Double-Blind Test of the Effects of Distant Intention on Water Crystal Formation

Dean Radin, PhD; Gail Hayssen; Masaru Emoto, BA; Takashige Kizu, BA
The hypothesis that water “treated” with intention can affect ice crystals formed from that water was pilot tested under double-blind conditions. A group of approximately 2,000 people in Tokyo focused positive intentions toward water samples located inside an electromagnetically shielded room in California. That group was unaware of similar water samples set aside in a different location as controls. Ice crystals formed from both sets of water samples were blindly identified and photographed by an analyst, and the resulting images were blindly assessed for aesthetic appeal by 100 independent judges. Results indicated that crystals from the treated water were given higher scores for aesthetic appeal than those from the control water (P = .001, one-tailed), lending support to the hypothesis.

This pilot study was designed to test the most plausible conventional explanation for the crystal formation claim: the presence of subjective biases. To eliminate these biases, the person taking photos of the crystals (T.K.) and the aesthetic raters of those crystals were both blind to the treatment versus control conditions. The results were consistent with the hypothesis that water treated with pleasant intentions would result in more pleasing crystal shapes. If this effect was not due to obvious subjective biases, then what else might have accounted for the results?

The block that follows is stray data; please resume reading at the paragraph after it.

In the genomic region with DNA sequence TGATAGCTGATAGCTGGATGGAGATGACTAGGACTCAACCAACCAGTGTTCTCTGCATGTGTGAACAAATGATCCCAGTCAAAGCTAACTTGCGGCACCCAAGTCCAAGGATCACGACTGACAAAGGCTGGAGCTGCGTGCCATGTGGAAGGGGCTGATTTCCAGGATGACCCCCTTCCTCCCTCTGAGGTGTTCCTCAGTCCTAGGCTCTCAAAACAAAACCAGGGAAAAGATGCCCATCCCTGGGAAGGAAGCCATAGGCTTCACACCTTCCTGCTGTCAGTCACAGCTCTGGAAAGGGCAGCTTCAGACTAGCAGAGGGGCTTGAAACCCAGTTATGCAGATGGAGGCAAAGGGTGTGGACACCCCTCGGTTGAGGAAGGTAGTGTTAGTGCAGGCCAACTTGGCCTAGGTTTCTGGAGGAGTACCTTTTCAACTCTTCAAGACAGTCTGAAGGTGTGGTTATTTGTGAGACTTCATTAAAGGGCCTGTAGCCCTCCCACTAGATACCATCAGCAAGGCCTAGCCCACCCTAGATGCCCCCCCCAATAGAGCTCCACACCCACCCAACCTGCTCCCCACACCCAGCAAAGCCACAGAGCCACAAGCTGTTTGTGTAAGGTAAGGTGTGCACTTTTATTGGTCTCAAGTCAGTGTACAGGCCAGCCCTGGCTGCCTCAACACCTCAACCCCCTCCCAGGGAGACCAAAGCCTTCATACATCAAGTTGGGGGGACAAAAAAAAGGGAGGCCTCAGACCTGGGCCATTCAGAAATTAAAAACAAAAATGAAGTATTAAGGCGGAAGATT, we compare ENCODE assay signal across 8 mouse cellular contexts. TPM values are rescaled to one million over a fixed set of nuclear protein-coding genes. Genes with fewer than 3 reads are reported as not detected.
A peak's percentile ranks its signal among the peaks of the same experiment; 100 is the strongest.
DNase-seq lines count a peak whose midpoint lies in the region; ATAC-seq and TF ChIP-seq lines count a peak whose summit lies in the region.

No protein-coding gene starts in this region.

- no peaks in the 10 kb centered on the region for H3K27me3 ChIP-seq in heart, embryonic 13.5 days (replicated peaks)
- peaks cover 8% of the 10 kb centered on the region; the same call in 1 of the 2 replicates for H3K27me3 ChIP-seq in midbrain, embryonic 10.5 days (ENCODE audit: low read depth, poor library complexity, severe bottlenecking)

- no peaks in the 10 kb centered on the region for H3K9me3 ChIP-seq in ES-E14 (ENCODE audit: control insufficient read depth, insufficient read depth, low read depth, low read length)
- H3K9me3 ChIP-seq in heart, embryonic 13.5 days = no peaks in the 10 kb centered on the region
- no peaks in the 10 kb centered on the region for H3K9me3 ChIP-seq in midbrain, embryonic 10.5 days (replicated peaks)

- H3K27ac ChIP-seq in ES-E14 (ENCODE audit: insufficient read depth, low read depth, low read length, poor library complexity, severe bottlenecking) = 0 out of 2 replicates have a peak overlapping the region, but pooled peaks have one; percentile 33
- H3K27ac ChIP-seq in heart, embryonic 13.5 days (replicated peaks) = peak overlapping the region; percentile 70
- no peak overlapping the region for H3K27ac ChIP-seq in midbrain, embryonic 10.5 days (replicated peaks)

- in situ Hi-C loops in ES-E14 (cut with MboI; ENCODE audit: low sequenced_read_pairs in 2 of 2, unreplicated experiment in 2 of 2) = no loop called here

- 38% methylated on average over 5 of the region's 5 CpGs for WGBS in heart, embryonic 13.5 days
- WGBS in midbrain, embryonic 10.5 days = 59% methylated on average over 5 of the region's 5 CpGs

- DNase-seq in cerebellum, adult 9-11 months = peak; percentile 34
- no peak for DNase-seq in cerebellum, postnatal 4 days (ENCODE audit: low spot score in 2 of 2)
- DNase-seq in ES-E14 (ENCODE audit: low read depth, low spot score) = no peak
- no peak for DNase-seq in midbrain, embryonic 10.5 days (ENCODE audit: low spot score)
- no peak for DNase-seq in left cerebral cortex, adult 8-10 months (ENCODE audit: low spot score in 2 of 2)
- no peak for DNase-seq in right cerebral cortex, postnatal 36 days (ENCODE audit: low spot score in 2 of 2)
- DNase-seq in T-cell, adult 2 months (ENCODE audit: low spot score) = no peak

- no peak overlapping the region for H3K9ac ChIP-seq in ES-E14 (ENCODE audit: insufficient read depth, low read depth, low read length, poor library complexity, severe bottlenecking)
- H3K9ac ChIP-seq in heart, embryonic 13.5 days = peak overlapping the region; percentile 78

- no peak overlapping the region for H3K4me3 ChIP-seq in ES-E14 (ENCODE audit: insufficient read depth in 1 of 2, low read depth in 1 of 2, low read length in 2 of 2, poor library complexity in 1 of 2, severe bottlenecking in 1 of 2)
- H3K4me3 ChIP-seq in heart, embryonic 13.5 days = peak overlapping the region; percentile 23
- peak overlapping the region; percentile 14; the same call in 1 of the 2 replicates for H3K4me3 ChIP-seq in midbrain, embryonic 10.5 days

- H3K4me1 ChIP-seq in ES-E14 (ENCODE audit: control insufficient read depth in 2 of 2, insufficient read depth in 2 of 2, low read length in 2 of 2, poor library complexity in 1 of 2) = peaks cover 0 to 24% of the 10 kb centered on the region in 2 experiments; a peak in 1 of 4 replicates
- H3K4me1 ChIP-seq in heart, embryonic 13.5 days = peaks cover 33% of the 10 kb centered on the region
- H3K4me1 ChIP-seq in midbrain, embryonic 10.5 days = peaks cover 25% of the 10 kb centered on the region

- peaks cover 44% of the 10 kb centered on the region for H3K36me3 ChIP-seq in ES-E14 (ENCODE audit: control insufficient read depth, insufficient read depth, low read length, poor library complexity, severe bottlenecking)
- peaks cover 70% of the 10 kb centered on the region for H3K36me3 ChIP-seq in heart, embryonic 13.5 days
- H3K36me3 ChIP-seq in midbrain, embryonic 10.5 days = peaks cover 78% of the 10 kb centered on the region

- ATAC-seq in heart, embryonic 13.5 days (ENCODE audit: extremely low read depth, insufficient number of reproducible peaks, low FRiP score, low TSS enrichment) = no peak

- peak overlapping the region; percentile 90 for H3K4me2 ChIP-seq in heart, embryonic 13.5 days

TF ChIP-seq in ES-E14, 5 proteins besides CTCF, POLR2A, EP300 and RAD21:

There are at least three unconventional alternatives that might explain the observed effects. One is that the intentional source was not the audience in Tokyo but rather D.R. and G.H. This possibility cannot be excluded, but, although these investigators were open to the hypothesis, neither held strong expectations about the experimental outcome. A second possibility is that the water was not altered at all, but rather the bottles were randomly assigned by D.R. and G.H. to the two conditions that would later result in a fortuitous differential effect or that T.K. fortuitously decided to take photos that would ultimately result in the observed outcome or both. Such anomalous assignment effects, formalized as “Decision Augmentation Theory,” require the ability to unconsciously sense and act upon future possibilities, ie, a form of precognition. A third possibility is that the intentions of future observers (including readers of this article) retroactively influenced the water. Although this explanation may seem outrageous, there is experimental evidence suggesting that such time-reversed effects may exist.
In conclusion, the present pilot results are consistent with a number of previous studies suggesting that intention may be able to influence the structure of water. Future replications should concentrate on eliminating all conceivable conventional artifacts, and protocols should be employed that can help discriminate among the various unconventional explanations.

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